PINAR DEL RIO


support babalú


Your donations help fund
our continued operation

do you babalú?

what they’re saying


bestlatinosmall.jpg

quotes.gif

activism


ozt_bilingual


buclbanner

recommended reading





babalú features





recent comments


  • asombra: Brazil and Castro, Inc. are partners in keeping Cuba under totalitarian tyranny and in screwing over the Cuban people....

  • asombra: And I’m sorry, but “Yoaxis” and “Yordanis”? Yikes.

  • asombra: Carlos, you mean some Protestants, because the “official” ones have long been in the regime’s pocket.

  • asombra: Taking the NYT for naive IS naive. The NYT knows exactly what it’s doing–it’s been at it for over 50 years.

  • asombra: The Clintons, in their appalling vulgarity, fakeness and ambition, are just a reflection of sociopolitical degeneracy....

search babalu

babalú archives

frequent topics


elsewhere on the net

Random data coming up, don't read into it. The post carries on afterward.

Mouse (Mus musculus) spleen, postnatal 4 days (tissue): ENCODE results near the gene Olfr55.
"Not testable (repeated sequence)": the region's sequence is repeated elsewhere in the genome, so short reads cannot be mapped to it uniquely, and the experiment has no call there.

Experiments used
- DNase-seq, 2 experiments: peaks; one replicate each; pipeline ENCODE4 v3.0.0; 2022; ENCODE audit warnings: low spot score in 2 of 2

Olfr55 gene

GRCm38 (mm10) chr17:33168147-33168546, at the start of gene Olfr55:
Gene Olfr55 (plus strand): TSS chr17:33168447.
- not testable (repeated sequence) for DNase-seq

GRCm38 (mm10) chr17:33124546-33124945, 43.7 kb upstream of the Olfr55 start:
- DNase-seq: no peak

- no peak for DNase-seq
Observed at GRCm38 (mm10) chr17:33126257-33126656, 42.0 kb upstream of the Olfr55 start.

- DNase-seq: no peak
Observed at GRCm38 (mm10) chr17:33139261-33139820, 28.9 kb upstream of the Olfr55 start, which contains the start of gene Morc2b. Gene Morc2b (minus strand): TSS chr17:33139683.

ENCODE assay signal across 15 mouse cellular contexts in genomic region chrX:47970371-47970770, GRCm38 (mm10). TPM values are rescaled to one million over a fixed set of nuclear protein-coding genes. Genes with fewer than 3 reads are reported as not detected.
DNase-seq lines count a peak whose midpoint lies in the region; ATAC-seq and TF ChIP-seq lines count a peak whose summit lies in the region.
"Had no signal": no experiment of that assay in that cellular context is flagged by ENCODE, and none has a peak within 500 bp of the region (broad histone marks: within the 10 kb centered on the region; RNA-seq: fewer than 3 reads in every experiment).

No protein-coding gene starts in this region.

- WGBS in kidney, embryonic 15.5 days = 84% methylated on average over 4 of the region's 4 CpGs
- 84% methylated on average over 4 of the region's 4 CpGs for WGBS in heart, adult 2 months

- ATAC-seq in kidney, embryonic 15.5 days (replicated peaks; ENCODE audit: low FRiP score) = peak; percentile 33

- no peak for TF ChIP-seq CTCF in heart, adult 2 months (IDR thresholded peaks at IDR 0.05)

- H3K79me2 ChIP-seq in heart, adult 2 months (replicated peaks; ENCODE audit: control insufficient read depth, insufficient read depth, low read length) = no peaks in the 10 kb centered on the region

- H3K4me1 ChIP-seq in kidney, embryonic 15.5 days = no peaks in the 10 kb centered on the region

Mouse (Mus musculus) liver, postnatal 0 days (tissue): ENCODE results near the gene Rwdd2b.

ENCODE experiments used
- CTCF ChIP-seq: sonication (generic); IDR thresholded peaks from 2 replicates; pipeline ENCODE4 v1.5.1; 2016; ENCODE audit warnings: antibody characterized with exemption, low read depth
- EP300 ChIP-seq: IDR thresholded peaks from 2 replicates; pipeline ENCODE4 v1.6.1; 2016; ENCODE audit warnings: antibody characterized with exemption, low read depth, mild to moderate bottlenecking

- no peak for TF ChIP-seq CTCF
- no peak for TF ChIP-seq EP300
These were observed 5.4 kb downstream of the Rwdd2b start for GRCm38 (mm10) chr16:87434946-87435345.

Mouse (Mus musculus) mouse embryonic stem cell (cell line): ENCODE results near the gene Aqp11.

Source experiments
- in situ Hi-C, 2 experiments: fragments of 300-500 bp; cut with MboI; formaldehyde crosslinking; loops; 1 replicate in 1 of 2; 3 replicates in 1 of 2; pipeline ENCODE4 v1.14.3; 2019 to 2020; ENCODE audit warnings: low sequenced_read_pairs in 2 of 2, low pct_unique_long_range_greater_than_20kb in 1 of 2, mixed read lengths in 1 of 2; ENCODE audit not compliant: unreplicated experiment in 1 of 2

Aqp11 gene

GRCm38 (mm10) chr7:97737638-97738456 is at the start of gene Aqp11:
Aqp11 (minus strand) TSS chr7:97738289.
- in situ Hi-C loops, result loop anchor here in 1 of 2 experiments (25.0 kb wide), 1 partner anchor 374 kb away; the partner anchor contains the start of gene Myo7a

realclearworld

Castro dictatorship ends internet censorship in Cuba… accidentally… it’s blocked again

http://1.bp.blogspot.com/-0PxrmGblYMY/UCAI0aepDlI/AAAAAAAABcw/uCnvEBznMb8/s400/imagesCAR5HY36.jpg

Juan Tamayo in The Miami Herald:

Cuba ends censorship — NOT

For a brief and shinning moment, it seemed that Cuba had unblocked access to several websites censored for years because of their criticisms of the government, including the U.S. government’s Radio/TV Marti.

And it wasn’t even April Fools’ Day.

On Thursday afternoon, Cuba’s Web surfers began noticing that they had access to Radio/TV Marti; Cubanet in Miami, which publishes work by independent and dissident journalists; and the Spain-based Cubaencuentro, also critical of the government.

Also unblocked were Twitter, Skype and Revolico, a portal for Cuban classified ads blocked apparently because it competes with state-run stores on the island nation, according to several Havana residents and Miami contacts.

The Raúl Castro government never said a word, and Cuba watchers began wondering whether Havana had taken a step forward in allowing more freedom of information in the Communist-ruled island nation.

Nope.

By Friday afternoon, the blocks were back in place, and there were unconfirmed reports that their brief removal had been the result of a mistake on the part of a Cuban government technician.

“Everything seems to indicate that it was an error,” wrote Alejandro Ulloa, who first reported the lifting of the blocks, in a tweet Friday around 5 p.m. “In other word, yes, these sites are prohibited for Cubans.”

Comments are closed.